The difficulty with SM is that some behaviours are exaggerations of normal behaviours. If you have doubts about what is normal, then talk to a vet or a neurologist. or start to watch other dogs or talk to other dog owners (though taht said, not one of my friends with other breeds of dogs would notice what is abnormal about Leo's bahviour but I see it immediately -- the degree of scratching, the hair loss on his ears, the night scratching, the bunny hopping). An astute owner will start to see a clear difference between occasional face rubbing (common) and rubbing on the sofa (common) and face rubbing because of facial discomfort, scratching due to discomfort, and so on.

You really need the sound to understand Chester's video as the voice over talks about why these behaviours are specific to Chester.

23rd July 2008, 02:33 PM
I think different dogs tolerate pain levels in many different ways just as we do with an illness or a situation. SM is a progressive disease, it can progress slowly or fast. Perhaps then a dog with slow progressing SM or mildly affected with SM learns to tolerate its pain and continues on its way through life making adjustments and adaptations to its self giving us the impression that all is well when really its not? until it comes to the point when pain is acute and it finally yells out.

You will never know your own dogs status for true unless MRI scanned. It's not a guessing game in any way.

This again just shows how vital scanning is to breeding, in not breeding from affected stock and not to make a most foolish guess that a dog is clear by looking at it's outward appearance only.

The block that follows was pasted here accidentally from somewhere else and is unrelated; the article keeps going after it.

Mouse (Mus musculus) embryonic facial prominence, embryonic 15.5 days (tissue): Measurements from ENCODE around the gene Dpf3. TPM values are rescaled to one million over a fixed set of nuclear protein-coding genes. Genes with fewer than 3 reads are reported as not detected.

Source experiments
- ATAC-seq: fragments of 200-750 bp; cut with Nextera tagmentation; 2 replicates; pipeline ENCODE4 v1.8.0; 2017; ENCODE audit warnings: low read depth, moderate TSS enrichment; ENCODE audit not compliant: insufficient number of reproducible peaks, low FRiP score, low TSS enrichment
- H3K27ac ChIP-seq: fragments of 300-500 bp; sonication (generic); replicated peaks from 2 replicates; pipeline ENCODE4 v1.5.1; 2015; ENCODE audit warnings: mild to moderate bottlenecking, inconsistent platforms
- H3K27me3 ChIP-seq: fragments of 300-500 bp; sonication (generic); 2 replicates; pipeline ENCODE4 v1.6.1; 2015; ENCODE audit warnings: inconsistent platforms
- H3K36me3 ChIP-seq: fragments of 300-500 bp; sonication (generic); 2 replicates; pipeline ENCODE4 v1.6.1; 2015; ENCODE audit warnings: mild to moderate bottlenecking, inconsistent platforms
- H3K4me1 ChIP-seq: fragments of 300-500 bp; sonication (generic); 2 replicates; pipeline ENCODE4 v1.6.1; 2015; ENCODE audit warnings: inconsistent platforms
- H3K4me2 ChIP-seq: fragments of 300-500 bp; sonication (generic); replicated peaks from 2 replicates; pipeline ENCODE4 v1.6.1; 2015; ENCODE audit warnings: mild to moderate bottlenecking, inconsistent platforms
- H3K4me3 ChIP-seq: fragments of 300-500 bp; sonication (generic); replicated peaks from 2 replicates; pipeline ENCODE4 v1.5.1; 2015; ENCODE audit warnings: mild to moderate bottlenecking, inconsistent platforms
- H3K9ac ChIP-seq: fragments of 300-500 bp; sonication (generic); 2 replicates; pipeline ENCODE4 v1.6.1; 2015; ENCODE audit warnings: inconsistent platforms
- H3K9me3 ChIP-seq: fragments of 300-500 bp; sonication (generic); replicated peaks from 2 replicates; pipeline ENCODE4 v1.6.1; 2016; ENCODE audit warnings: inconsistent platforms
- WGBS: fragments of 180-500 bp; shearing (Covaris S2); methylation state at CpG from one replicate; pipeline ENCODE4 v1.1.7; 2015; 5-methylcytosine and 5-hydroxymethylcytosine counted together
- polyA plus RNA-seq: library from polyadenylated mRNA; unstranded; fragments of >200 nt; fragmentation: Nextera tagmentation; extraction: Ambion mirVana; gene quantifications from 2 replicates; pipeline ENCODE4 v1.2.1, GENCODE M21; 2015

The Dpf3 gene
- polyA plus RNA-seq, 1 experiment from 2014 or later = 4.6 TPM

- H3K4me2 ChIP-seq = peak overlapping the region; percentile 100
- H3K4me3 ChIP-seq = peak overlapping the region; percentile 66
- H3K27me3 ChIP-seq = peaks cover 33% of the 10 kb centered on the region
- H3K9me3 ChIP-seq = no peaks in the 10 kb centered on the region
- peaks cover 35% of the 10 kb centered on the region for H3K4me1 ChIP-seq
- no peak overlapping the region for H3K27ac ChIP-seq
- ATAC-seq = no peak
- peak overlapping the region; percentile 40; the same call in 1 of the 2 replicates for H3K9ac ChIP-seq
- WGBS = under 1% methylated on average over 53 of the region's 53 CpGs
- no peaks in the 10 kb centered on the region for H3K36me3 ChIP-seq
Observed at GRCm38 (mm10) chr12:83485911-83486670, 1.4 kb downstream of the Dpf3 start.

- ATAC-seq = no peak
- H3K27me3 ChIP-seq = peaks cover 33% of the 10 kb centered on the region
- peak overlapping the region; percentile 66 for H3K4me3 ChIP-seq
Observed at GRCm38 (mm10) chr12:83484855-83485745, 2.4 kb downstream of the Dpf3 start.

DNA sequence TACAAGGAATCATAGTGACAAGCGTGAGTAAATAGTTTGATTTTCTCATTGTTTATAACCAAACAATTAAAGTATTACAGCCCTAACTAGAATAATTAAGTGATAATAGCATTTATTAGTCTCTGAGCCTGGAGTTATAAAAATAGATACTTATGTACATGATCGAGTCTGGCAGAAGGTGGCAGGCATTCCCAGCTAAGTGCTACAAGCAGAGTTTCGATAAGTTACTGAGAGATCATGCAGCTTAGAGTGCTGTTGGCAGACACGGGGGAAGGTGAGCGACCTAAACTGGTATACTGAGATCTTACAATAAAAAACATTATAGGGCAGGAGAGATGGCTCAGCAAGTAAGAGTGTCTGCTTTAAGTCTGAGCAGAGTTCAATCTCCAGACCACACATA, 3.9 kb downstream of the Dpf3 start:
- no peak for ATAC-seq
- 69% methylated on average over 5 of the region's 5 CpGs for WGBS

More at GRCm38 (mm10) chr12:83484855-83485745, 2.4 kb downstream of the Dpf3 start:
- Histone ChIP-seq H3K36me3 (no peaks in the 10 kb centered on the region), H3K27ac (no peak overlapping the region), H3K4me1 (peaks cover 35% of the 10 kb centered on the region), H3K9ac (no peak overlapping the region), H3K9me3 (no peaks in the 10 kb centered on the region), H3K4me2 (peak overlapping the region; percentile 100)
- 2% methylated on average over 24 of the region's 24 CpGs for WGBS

Isn't it true that some dogs that appear well and very happy not showing any symptoms then go and give their breeders such a shock when they scan affected?

There are three owners in my home town with "Cavaliers without any problems" and they all wanted to breed their own bitches. They thankfully scanned their dogs after I informed them over many weeks about SM. All had SM affected bitches. These are just normal people that I met through walking and talking when out with my own dogs, they had heard about SM in Cavaliers but didn't know quite enough. Two will now not continue with their plans but sadly the third is still deep in thought as what to do.

From my own personal experience after living with MRI scanned affected (4) and MRI scanned clear (3,Whitney, Honey & Lucy) there is a clear difference to myself when living with these dogs.


Cathy T
23rd July 2008, 04:37 PM
most animals hide pain very effectively

I think this is hugely important for dog owners to understand. Shelby masks pain very well. To her detriment. I don't know she's in pain with her knee until she screeches....and when she screeches that means it's really bad. I think that's why it's so important to be in tune with your dog's behaviors and learn to read their body language. Sometimes they won't tell you when they're in pain until it's really bad.